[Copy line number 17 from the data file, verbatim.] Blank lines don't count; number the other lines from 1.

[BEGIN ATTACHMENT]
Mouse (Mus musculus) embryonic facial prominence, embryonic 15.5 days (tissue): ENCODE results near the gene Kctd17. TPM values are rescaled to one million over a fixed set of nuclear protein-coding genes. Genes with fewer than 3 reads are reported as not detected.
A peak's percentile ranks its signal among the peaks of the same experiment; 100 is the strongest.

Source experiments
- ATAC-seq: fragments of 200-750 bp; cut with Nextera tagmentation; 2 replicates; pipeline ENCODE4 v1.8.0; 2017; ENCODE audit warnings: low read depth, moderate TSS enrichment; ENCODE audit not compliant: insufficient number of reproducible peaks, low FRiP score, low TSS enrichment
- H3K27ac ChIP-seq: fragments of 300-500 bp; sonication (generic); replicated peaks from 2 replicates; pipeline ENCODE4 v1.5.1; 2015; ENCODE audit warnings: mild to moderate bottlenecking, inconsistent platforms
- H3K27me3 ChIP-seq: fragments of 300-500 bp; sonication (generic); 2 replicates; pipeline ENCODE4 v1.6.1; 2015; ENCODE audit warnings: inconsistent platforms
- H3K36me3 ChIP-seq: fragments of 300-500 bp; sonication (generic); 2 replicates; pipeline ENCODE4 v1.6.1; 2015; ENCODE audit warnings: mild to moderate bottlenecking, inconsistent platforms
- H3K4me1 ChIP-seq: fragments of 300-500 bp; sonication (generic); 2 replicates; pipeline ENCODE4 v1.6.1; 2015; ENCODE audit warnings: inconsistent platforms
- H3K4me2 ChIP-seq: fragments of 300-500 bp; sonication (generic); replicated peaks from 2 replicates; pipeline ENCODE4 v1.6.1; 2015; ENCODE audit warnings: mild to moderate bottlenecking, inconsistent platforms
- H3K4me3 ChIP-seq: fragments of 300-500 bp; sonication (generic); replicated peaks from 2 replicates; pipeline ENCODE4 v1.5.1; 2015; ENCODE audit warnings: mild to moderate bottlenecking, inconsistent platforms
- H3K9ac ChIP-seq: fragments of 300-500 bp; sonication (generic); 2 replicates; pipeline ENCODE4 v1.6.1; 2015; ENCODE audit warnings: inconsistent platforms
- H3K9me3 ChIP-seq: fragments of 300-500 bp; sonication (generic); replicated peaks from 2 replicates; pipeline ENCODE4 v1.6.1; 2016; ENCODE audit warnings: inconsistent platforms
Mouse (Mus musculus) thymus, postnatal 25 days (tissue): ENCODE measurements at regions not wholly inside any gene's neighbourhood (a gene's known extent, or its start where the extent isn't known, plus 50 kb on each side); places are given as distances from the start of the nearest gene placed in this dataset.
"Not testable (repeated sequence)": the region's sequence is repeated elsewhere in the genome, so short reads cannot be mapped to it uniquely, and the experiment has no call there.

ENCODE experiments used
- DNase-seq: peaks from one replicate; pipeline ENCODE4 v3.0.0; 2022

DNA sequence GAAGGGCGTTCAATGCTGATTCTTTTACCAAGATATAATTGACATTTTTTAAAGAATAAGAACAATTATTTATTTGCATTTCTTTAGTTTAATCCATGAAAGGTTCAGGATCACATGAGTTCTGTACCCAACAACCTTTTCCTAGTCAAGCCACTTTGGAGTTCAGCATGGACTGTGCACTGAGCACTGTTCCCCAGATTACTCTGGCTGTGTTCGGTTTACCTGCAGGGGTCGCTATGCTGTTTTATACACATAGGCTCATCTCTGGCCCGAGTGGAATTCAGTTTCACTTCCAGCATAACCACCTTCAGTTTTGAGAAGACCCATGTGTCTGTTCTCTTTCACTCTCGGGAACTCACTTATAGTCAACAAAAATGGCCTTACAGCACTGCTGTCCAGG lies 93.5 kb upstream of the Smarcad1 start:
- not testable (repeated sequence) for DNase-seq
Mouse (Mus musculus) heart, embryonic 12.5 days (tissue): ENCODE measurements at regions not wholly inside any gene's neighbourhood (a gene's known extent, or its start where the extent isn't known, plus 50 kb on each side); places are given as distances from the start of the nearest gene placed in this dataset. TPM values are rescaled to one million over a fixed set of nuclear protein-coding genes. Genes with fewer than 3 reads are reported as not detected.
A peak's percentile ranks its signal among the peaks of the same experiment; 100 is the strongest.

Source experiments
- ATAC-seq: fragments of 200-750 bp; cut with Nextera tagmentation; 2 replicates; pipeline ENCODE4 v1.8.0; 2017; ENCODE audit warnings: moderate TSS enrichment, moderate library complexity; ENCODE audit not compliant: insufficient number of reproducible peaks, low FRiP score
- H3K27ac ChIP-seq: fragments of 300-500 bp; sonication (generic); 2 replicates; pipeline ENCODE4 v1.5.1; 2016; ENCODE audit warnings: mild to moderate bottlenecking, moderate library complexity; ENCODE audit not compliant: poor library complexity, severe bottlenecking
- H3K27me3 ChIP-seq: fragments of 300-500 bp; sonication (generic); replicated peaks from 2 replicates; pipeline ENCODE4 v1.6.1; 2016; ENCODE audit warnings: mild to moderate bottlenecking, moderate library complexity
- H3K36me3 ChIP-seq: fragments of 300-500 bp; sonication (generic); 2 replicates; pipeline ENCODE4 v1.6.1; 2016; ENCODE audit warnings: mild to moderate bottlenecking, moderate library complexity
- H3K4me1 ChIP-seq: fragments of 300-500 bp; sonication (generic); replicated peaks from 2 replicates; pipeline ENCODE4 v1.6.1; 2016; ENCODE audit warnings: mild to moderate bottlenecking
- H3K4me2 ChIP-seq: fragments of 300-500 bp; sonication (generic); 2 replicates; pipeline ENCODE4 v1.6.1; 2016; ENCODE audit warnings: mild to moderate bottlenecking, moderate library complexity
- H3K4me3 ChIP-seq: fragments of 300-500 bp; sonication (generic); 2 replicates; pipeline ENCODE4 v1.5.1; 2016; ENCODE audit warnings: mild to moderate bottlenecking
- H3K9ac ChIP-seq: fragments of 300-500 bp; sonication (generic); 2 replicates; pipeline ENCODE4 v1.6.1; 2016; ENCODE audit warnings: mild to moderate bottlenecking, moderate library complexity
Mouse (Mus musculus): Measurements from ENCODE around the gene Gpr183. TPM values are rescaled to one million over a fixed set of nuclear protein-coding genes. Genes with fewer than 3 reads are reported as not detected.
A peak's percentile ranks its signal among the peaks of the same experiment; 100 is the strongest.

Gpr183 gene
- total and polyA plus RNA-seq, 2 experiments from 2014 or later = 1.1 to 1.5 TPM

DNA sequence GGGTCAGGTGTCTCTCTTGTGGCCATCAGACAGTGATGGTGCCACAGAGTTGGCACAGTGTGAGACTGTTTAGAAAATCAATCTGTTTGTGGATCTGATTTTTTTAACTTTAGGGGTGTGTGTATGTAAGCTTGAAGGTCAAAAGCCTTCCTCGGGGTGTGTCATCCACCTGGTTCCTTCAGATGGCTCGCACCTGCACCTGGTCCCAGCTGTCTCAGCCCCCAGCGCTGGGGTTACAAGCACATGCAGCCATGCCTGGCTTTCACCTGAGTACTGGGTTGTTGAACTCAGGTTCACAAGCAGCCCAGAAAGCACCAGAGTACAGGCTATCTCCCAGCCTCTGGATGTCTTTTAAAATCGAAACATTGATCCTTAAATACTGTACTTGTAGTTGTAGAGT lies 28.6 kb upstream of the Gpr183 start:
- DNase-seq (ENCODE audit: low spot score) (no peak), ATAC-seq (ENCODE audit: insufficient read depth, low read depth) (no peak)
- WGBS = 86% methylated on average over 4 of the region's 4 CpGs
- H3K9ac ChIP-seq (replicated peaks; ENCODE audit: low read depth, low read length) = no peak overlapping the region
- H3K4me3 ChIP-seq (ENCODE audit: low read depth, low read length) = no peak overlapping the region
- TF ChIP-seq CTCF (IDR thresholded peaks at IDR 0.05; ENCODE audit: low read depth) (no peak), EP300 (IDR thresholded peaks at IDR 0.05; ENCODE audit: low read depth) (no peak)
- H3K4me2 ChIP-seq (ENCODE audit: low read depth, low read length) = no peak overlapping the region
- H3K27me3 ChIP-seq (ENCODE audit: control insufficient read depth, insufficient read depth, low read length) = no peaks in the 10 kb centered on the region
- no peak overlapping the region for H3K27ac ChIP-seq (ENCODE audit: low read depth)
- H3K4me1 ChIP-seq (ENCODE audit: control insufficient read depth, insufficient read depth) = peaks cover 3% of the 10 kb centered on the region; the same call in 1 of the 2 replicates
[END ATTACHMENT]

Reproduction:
DNA sequence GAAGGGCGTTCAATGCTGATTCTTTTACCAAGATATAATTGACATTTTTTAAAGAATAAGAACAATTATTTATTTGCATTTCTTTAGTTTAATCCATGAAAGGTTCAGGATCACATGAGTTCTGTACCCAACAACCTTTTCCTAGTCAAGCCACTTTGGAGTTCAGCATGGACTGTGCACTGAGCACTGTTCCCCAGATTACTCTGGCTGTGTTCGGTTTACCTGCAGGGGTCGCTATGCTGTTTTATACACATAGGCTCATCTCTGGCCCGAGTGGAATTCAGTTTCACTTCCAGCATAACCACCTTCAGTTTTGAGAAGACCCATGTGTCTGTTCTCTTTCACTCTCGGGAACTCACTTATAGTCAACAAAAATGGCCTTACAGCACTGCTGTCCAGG lies 93.5 kb upstream of the Smarcad1 start: